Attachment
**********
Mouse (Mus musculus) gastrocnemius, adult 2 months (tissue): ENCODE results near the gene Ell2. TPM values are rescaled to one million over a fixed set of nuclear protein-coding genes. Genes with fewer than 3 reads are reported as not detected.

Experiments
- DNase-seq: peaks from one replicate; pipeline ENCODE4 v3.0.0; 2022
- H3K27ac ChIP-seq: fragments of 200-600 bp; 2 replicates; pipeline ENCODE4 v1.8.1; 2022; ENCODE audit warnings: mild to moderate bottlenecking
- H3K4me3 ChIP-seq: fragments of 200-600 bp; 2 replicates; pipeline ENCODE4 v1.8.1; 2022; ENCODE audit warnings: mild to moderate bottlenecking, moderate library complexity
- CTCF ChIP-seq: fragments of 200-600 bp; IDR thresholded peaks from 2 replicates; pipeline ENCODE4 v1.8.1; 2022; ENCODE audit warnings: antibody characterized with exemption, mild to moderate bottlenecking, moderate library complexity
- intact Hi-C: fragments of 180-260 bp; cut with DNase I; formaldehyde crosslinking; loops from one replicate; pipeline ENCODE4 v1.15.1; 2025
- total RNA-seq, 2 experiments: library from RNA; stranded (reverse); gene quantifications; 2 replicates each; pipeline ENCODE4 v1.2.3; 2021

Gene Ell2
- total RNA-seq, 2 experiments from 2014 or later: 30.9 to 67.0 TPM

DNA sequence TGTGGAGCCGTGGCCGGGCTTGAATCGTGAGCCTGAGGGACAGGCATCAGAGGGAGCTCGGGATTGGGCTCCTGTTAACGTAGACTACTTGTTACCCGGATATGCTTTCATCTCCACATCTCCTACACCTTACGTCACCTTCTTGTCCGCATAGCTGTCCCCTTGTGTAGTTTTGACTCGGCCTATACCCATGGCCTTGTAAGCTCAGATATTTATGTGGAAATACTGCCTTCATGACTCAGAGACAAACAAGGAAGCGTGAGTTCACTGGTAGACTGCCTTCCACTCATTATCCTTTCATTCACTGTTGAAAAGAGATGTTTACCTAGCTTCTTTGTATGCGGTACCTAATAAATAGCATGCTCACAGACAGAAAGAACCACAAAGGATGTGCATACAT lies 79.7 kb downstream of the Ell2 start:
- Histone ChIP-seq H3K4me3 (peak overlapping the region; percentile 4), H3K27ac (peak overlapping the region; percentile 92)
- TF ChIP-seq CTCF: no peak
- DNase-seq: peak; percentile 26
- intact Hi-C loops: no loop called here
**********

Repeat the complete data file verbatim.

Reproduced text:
Mouse (Mus musculus) gastrocnemius, adult 2 months (tissue): ENCODE results near the gene Ell2. TPM values are rescaled to one million over a fixed set of nuclear protein-coding genes. Genes with fewer than 3 reads are reported as not detected.

Experiments
- DNase-seq: peaks from one replicate; pipeline ENCODE4 v3.0.0; 2022
- H3K27ac ChIP-seq: fragments of 200-600 bp; 2 replicates; pipeline ENCODE4 v1.8.1; 2022; ENCODE audit warnings: mild to moderate bottlenecking
- H3K4me3 ChIP-seq: fragments of 200-600 bp; 2 replicates; pipeline ENCODE4 v1.8.1; 2022; ENCODE audit warnings: mild to moderate bottlenecking, moderate library complexity
- CTCF ChIP-seq: fragments of 200-600 bp; IDR thresholded peaks from 2 replicates; pipeline ENCODE4 v1.8.1; 2022; ENCODE audit warnings: antibody characterized with exemption, mild to moderate bottlenecking, moderate library complexity
- intact Hi-C: fragments of 180-260 bp; cut with DNase I; formaldehyde crosslinking; loops from one replicate; pipeline ENCODE4 v1.15.1; 2025
- total RNA-seq, 2 experiments: library from RNA; stranded (reverse); gene quantifications; 2 replicates each; pipeline ENCODE4 v1.2.3; 2021

Gene Ell2
- total RNA-seq, 2 experiments from 2014 or later: 30.9 to 67.0 TPM

DNA sequence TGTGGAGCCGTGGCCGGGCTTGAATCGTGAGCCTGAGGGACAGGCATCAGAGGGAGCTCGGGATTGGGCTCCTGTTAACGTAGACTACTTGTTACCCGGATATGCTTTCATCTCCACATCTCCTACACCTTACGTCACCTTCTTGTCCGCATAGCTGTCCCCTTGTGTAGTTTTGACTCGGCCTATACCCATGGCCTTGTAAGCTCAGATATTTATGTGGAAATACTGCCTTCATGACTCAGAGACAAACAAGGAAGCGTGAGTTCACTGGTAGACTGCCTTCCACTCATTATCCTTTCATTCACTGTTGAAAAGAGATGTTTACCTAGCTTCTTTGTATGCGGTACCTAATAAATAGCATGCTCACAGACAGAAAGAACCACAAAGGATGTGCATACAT lies 79.7 kb downstream of the Ell2 start:
- Histone ChIP-seq H3K4me3 (peak overlapping the region; percentile 4), H3K27ac (peak overlapping the region; percentile 92)
- TF ChIP-seq CTCF: no peak
- DNase-seq: peak; percentile 26
- intact Hi-C loops: no loop called here